"Them releasing the entire school in this manner ... I was really taken back," Narverud said. "I learned from the (Times) what was actually happening."
Guadagnino wasn't as bothered by Romano's action. There was no other option for Moton, he said.
"I do really believe that everybody is on board," he said. "All the teachers that are going to come in, I think they'll be on board."
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Many parents and families of Moton students learned the news from social media over the weekend.
None were notified by the district until Monday, when a letter went home with students.
"That is not good," School Board member Linda Prescott said. "Our communication needs to improve."
Some posted suggestions for a community meeting, so parents can speak directly with district leaders. Others committed to addressing the topic at next week's School Board meeting.
Jody Kenyon, whose fourth-grade daughter has been at Moton since pre-kindergarten, said his main complaint is that the district didn't wait until after state testing, which took place at the school this week.
"The timing that they chose to do is very irresponsible," he said. "For them to take such drastic action on a Friday afternoon, literally two days before testing ... It leaves the whole school in shock."
School Board member Susan Duval was dissatisfied with the timing, too.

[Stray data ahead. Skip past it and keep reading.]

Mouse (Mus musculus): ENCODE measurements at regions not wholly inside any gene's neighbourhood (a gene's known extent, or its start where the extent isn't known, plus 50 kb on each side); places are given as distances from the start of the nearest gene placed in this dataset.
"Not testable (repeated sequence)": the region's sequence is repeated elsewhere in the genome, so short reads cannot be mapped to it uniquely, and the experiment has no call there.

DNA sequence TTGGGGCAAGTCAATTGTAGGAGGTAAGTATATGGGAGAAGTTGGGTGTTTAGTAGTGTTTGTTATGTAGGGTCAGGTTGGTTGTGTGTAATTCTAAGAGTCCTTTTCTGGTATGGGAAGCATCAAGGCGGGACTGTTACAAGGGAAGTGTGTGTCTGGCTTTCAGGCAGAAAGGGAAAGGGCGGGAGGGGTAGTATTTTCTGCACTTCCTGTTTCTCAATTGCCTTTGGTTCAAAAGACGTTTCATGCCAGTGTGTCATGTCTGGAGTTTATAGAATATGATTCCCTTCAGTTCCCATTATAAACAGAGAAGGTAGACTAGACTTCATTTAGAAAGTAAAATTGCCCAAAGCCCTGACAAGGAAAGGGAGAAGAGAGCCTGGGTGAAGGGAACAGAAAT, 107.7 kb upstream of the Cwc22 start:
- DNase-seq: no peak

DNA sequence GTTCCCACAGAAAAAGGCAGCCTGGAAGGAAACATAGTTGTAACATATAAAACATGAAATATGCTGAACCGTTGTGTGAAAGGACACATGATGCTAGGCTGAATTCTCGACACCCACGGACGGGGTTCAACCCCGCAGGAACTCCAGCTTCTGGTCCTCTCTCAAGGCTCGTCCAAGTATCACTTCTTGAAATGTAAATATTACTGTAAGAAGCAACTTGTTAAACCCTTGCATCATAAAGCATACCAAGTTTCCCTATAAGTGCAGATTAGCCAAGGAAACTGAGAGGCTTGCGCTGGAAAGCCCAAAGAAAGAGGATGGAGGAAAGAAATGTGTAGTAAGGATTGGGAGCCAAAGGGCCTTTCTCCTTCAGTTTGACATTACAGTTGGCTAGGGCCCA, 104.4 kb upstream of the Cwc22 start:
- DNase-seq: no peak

"We say children are our first priority in this district, but the way in which we conduct our decisions sometimes contradicts that," she said.
The district decided to give teachers the news now to allow them more time to apply for other jobs, Jordan said.
"If we had waited until summer ... it would have landed in a time when a lot of open positions would have already been filled, and staff would have had fewer options for placement," she said.
The district tried to avoid delivering the news during testing "at all costs," Stratton said. "But in today's schools, testing goes through May, and it comes to a point where there really is not a perfect time."
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Members of the Hernando Classroom Teachers Association, the union representing the instructional staff, have "several concerns" with the decision, president Vince La Borante said on Tuesday.
"We are currently reviewing all of our options to contest this unilateral action against the HTCA contract," he said in a statement. "There are no federal or state rules that mandate the district to take this action at this time."
According to the district, professional-service, or longer-term teachers will be placed at another Hernando County elementary school in a position similar to the one they held at Moton. Eighteen of the school's 47 teachers fall into this category, and they began learning their new assignments this week.
Teachers working on one-year contracts are free to apply for jobs at any Hernando school, including Moton, Jordan said, if they are rated as effective or highly effective.
All teachers hired at Moton for the school next year will receive a $2,200 signing bonus, Jordan said.
School Board Chairman Mark Johnson said he trusts Romano's plan to get Moton back on its feet.
"Hopefully it works," he said.
Narverud said she worries about how the district will fill 47 positions at Moton.
"For me, opening up 47 positions in a climate where we are short teachers is reckless," she said. "Money is a nice incentive, but job satisfaction and security are far better incentives and mean more to people."
Contact Megan Reeves at email@example.com. Follow @mareevs.